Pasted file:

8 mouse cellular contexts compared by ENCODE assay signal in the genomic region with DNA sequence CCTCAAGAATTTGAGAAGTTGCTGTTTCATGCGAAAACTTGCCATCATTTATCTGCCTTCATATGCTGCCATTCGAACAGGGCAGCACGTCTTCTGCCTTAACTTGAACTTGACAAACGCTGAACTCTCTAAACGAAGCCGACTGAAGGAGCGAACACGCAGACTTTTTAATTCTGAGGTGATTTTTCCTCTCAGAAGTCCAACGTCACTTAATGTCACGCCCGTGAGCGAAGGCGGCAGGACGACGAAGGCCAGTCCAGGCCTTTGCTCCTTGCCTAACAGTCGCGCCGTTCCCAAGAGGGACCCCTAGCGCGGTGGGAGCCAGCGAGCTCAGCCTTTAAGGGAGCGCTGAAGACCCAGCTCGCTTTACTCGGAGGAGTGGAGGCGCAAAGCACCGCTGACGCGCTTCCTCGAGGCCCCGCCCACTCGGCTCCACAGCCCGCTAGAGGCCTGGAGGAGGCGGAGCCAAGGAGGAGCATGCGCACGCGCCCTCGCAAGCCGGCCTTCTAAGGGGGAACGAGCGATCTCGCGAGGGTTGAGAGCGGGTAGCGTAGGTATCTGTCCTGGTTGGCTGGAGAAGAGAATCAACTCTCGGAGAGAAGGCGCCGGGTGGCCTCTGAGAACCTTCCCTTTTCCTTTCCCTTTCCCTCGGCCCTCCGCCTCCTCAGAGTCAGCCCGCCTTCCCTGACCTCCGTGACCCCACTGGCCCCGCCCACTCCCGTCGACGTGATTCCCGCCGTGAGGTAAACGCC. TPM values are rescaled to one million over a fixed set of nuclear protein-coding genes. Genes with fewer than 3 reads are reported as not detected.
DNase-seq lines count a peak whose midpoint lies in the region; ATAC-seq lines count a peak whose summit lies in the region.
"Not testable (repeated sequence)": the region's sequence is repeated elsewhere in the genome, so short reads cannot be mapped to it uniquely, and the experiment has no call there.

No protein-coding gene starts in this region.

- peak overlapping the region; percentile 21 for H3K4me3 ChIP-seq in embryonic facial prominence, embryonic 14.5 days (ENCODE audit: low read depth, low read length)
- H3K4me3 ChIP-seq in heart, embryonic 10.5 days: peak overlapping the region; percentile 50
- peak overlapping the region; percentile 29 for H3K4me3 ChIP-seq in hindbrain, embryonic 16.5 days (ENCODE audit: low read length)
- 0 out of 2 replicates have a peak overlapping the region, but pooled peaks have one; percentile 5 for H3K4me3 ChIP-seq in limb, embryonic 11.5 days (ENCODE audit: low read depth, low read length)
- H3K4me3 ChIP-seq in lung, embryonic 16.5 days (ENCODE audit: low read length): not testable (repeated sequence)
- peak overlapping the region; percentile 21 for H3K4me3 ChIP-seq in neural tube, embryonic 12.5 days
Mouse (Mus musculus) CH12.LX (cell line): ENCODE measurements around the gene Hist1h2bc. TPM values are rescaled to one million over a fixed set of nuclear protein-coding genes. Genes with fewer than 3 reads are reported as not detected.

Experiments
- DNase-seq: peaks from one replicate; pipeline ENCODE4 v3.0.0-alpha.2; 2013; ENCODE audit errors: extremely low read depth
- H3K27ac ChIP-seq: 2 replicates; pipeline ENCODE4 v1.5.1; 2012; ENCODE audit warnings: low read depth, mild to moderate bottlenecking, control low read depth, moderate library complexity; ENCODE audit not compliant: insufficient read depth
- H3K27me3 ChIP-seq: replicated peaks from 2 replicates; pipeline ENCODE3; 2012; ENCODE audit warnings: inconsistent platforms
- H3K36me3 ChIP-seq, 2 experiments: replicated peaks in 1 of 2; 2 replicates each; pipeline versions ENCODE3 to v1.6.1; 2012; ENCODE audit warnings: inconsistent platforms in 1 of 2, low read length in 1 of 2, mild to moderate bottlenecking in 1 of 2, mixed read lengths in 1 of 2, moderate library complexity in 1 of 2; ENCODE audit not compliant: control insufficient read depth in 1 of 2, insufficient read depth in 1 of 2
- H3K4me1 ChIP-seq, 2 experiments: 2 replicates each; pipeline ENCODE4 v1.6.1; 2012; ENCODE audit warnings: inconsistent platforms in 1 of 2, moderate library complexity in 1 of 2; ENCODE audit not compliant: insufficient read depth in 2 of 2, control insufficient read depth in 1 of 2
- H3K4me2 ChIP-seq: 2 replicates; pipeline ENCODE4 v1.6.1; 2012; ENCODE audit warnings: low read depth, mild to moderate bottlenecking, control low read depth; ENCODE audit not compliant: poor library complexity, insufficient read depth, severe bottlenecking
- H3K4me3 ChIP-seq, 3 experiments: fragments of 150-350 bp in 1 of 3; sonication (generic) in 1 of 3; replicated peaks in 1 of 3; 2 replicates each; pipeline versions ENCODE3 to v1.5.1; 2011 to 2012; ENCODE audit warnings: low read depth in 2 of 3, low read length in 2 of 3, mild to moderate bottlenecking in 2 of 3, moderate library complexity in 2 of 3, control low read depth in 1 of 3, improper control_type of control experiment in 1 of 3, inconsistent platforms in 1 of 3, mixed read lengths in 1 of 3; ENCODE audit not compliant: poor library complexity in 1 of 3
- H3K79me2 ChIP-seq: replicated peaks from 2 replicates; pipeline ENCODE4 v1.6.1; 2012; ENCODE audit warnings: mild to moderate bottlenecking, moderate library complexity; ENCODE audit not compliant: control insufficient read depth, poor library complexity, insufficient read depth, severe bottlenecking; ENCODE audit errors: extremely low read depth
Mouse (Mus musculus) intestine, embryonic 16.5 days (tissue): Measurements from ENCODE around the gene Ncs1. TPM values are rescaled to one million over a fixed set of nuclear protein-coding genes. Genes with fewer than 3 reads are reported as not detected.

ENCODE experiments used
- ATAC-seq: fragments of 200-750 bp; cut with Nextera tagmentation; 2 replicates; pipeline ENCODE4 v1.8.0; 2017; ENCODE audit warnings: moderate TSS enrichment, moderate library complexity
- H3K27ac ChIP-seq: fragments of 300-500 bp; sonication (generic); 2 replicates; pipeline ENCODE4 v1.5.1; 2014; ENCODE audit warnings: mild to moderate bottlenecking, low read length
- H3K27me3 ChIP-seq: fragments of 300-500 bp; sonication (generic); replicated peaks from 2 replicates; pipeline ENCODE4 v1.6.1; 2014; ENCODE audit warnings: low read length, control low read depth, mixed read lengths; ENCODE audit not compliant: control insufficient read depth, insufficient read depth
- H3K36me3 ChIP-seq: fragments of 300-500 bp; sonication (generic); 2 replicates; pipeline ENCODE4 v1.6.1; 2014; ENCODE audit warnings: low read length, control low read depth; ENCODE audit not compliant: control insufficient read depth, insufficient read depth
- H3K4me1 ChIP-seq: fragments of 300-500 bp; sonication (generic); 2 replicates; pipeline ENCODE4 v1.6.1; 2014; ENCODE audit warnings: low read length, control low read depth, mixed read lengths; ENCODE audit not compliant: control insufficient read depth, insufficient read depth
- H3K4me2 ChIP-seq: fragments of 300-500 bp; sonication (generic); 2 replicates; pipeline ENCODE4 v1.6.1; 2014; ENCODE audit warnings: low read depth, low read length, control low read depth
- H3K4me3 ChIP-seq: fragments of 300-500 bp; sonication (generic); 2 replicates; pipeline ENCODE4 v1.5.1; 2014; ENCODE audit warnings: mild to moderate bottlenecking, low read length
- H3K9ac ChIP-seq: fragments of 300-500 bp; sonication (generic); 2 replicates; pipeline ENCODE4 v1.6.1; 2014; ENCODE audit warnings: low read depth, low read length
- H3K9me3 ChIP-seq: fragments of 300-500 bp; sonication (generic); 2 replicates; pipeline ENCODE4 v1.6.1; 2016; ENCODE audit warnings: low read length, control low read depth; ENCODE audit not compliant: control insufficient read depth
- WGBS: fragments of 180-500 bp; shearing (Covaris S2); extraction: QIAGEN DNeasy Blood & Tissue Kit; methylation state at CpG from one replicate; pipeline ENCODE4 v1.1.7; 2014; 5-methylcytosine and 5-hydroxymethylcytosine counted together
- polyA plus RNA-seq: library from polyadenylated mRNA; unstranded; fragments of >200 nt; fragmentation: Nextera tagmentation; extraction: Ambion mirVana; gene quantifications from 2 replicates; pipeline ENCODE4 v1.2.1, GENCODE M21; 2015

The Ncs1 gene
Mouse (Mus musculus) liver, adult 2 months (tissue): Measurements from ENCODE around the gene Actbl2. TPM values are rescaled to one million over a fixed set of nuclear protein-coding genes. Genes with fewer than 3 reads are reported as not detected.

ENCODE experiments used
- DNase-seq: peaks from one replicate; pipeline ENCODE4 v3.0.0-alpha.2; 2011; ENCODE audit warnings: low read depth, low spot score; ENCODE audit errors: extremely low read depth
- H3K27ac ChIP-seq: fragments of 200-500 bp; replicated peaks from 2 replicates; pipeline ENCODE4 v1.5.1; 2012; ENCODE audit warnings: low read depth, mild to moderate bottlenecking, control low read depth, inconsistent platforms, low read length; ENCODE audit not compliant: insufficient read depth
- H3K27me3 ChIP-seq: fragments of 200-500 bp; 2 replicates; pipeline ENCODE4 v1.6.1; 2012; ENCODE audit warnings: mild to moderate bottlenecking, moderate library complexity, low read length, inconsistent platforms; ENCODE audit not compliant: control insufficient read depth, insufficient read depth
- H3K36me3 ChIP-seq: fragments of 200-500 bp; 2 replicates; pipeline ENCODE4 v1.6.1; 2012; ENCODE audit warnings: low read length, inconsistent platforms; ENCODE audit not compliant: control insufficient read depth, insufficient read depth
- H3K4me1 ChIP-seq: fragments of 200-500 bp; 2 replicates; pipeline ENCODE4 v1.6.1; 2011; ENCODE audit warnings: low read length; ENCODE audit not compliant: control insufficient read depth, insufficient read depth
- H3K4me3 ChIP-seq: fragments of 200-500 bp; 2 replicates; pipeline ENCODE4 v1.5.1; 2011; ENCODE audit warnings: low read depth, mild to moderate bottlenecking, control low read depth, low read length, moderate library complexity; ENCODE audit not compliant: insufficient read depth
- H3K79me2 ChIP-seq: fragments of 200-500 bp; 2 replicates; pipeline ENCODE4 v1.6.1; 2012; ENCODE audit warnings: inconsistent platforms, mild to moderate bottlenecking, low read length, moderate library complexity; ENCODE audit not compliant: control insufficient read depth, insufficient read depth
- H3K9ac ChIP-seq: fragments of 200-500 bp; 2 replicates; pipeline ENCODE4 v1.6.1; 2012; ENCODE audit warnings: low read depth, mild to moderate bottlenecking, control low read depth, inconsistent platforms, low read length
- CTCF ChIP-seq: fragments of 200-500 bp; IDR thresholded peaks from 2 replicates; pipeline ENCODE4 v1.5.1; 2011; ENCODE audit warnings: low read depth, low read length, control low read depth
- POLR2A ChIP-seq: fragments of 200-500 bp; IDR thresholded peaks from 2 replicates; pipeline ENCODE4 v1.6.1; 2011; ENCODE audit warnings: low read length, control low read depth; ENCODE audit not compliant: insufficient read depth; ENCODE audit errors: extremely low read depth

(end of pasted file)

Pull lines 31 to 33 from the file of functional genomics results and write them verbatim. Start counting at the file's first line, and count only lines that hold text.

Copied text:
- H3K9me3 ChIP-seq: fragments of 300-500 bp; sonication (generic); 2 replicates; pipeline ENCODE4 v1.6.1; 2016; ENCODE audit warnings: low read length, control low read depth; ENCODE audit not compliant: control insufficient read depth
- WGBS: fragments of 180-500 bp; shearing (Covaris S2); extraction: QIAGEN DNeasy Blood & Tissue Kit; methylation state at CpG from one replicate; pipeline ENCODE4 v1.1.7; 2014; 5-methylcytosine and 5-hydroxymethylcytosine counted together
- polyA plus RNA-seq: library from polyadenylated mRNA; unstranded; fragments of >200 nt; fragmentation: Nextera tagmentation; extraction: Ambion mirVana; gene quantifications from 2 replicates; pipeline ENCODE4 v1.2.1, GENCODE M21; 2015